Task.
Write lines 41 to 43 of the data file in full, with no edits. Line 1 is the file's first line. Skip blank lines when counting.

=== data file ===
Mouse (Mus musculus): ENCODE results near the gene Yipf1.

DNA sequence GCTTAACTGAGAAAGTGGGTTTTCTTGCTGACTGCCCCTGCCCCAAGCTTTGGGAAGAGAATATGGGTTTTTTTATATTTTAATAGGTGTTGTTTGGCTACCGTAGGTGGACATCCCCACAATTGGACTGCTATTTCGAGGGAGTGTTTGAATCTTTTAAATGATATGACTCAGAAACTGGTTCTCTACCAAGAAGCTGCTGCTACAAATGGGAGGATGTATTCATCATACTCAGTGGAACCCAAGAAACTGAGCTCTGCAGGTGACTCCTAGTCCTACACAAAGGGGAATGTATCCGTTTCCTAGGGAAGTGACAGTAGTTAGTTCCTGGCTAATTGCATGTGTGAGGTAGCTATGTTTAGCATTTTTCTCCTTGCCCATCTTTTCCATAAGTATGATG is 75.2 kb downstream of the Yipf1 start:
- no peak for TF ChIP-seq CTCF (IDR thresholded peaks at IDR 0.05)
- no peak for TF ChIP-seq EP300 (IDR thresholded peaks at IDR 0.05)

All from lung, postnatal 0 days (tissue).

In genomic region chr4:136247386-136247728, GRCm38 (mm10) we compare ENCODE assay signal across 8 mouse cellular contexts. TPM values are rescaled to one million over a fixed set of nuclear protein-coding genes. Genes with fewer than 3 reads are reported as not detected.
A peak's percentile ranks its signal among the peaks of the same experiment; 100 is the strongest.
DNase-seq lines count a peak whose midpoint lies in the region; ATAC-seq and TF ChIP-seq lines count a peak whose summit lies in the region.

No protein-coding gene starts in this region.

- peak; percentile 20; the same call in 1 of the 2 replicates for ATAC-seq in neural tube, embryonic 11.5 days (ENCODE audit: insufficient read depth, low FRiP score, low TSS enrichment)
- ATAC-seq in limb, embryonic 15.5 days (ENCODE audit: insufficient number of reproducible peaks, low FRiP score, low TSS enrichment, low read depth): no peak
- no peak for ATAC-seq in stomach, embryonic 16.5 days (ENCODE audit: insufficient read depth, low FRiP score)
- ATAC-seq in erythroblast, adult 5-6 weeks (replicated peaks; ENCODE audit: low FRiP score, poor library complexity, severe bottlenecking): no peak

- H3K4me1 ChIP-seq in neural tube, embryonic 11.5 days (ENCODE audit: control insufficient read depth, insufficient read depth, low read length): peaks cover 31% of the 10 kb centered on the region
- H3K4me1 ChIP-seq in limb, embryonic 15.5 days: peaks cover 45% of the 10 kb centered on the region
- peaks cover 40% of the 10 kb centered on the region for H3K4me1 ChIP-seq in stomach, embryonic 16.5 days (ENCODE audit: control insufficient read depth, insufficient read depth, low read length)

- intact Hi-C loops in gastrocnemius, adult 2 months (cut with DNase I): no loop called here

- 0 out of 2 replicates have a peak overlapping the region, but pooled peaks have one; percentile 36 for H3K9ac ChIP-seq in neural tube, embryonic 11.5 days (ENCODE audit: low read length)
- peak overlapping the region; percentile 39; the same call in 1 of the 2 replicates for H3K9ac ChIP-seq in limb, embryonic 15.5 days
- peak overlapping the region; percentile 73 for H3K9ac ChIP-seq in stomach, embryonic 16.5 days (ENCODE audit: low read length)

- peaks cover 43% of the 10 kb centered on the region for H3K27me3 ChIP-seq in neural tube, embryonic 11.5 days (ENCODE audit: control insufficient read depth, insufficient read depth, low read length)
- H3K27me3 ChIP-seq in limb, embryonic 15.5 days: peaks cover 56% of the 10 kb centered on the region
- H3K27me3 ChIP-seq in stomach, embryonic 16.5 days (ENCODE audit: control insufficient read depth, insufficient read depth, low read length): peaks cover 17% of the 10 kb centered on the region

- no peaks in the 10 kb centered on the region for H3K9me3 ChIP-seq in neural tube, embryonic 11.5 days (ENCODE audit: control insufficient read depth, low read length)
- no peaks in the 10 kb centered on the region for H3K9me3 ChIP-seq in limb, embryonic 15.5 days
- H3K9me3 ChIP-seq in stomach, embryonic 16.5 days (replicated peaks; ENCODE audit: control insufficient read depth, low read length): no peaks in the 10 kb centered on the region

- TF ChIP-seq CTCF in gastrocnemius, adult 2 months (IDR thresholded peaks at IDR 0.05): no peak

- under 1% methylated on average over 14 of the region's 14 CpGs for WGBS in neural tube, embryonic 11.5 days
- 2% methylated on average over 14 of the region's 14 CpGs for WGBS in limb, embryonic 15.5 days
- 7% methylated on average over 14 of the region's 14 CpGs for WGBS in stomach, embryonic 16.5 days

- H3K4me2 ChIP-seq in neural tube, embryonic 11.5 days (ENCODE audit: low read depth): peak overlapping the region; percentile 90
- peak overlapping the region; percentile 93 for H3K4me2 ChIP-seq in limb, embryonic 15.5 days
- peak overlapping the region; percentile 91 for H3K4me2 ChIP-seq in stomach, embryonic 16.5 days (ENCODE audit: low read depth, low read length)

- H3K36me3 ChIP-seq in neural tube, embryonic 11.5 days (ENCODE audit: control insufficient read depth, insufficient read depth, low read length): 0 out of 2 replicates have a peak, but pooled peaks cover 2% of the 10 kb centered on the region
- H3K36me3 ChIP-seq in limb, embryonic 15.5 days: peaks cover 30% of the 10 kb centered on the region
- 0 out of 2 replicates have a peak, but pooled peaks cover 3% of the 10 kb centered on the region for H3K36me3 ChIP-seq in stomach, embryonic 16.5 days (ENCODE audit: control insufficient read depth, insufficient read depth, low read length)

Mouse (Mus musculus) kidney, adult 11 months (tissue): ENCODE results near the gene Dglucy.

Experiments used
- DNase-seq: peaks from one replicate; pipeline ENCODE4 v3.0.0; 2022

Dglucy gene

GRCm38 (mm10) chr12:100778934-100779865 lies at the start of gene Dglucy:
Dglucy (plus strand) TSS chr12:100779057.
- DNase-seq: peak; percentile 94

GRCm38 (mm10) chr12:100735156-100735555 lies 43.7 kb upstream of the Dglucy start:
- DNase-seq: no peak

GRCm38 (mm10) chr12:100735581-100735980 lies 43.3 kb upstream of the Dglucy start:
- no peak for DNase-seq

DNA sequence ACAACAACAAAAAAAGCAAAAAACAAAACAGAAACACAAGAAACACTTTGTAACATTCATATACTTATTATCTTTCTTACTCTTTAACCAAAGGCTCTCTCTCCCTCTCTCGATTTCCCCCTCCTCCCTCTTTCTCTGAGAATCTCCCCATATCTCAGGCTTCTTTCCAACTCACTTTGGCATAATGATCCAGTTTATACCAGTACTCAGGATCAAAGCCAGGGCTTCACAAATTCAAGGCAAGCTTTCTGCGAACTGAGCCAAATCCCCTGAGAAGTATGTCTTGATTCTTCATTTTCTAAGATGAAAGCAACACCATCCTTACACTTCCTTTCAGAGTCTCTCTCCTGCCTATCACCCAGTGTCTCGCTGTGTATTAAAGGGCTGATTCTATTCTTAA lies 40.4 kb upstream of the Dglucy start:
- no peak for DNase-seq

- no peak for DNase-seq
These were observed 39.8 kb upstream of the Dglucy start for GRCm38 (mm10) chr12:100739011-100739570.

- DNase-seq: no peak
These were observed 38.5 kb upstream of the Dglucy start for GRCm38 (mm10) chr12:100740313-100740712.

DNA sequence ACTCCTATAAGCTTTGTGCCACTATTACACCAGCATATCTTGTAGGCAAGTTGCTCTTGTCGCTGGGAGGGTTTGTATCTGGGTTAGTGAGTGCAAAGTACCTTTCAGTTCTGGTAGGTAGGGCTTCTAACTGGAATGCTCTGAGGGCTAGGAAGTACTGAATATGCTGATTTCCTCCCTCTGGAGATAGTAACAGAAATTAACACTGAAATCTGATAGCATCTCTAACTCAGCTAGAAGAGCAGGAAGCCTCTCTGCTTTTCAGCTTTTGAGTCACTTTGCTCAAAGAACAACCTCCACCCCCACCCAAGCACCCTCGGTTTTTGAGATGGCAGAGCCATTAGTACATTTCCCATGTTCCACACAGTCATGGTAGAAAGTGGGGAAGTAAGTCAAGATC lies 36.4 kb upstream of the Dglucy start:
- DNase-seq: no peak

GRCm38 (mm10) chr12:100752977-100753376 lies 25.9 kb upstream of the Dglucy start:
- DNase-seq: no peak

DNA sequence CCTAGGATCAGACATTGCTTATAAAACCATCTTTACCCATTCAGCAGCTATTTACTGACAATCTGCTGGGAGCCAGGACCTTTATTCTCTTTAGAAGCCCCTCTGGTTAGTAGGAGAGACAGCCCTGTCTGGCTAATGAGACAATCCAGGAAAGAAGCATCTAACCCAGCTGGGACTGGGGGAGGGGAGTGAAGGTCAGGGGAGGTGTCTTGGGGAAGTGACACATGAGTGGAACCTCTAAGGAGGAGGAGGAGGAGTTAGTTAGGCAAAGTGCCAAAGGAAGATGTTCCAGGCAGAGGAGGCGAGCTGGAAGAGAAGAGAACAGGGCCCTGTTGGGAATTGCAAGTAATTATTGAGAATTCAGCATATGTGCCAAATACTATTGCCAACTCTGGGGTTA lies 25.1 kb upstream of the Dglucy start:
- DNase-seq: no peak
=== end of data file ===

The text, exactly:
GRCm38 (mm10) chr12:100778934-100779865 lies at the start of gene Dglucy:
Dglucy (plus strand) TSS chr12:100779057.
- DNase-seq: peak; percentile 94